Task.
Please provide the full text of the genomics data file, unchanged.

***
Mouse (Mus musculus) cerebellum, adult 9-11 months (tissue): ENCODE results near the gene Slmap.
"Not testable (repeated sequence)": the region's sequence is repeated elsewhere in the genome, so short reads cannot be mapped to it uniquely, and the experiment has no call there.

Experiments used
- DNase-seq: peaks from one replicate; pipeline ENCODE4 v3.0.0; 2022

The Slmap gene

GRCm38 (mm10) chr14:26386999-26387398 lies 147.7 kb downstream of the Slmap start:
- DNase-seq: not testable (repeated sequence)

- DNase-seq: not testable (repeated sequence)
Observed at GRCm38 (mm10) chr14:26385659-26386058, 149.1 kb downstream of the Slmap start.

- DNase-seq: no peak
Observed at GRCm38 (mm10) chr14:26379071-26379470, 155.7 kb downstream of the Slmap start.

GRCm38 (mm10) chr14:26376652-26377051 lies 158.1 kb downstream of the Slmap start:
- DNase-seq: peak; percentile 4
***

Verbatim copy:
Mouse (Mus musculus) cerebellum, adult 9-11 months (tissue): ENCODE results near the gene Slmap.
"Not testable (repeated sequence)": the region's sequence is repeated elsewhere in the genome, so short reads cannot be mapped to it uniquely, and the experiment has no call there.

Experiments used
- DNase-seq: peaks from one replicate; pipeline ENCODE4 v3.0.0; 2022

The Slmap gene

GRCm38 (mm10) chr14:26386999-26387398 lies 147.7 kb downstream of the Slmap start:
- DNase-seq: not testable (repeated sequence)

- DNase-seq: not testable (repeated sequence)
Observed at GRCm38 (mm10) chr14:26385659-26386058, 149.1 kb downstream of the Slmap start.

- DNase-seq: no peak
Observed at GRCm38 (mm10) chr14:26379071-26379470, 155.7 kb downstream of the Slmap start.

GRCm38 (mm10) chr14:26376652-26377051 lies 158.1 kb downstream of the Slmap start:
- DNase-seq: peak; percentile 4